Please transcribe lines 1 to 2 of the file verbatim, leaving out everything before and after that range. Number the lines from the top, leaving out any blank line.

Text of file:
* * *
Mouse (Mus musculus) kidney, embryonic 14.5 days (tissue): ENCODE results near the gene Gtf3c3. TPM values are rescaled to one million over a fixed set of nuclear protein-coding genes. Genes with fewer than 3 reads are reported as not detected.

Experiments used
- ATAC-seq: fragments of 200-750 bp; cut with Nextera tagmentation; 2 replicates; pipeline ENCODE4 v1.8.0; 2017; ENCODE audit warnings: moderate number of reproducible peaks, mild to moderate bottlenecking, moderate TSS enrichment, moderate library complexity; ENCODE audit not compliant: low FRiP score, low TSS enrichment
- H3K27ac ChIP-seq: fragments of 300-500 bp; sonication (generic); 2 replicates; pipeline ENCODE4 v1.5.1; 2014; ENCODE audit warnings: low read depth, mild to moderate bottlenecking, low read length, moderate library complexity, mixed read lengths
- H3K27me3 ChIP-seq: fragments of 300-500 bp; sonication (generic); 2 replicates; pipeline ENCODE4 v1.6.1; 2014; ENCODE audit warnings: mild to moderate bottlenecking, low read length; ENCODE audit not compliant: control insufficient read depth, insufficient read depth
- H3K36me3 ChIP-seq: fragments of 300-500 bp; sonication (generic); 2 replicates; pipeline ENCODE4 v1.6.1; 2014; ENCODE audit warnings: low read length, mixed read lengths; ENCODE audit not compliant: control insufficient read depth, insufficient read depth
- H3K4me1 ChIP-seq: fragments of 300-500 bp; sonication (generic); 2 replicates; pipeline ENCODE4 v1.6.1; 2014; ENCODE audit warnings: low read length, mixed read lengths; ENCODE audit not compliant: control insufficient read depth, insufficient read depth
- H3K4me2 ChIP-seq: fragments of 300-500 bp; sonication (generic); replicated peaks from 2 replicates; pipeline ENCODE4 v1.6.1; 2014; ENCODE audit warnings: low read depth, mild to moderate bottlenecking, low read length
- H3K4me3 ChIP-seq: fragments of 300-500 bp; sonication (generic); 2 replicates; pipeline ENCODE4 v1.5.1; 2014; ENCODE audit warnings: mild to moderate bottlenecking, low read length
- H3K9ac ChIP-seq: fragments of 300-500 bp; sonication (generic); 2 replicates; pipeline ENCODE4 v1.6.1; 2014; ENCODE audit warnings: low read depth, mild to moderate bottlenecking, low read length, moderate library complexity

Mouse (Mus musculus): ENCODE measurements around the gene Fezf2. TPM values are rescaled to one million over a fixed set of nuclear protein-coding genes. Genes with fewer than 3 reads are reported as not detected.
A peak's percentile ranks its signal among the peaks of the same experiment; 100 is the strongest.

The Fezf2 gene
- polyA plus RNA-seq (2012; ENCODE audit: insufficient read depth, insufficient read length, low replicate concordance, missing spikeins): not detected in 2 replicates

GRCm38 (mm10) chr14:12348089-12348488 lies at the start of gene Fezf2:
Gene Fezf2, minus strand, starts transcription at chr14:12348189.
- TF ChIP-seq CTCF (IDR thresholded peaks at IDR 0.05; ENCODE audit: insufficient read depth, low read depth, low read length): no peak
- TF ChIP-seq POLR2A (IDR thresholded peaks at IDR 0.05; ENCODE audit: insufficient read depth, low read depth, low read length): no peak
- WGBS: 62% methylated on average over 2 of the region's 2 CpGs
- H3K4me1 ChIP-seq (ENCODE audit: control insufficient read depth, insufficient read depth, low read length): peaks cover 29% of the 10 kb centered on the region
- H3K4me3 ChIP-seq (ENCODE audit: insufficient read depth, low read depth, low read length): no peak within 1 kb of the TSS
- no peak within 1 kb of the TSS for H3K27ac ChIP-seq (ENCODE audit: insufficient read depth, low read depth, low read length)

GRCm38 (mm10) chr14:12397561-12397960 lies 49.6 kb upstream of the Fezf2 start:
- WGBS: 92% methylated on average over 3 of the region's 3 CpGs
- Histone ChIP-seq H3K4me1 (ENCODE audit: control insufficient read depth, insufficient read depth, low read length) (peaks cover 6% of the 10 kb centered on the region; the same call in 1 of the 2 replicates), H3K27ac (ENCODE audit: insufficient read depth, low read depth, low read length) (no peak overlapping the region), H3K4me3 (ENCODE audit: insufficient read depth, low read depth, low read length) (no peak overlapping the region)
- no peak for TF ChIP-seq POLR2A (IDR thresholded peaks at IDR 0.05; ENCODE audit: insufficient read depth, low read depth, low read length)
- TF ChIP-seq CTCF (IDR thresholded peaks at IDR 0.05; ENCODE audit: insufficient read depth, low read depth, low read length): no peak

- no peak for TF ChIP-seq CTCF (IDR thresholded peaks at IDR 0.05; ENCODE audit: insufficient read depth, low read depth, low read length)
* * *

Mouse (Mus musculus) kidney, embryonic 14.5 days (tissue): ENCODE results near the gene Gtf3c3. TPM values are rescaled to one million over a fixed set of nuclear protein-coding genes. Genes with fewer than 3 reads are reported as not detected.

Experiments used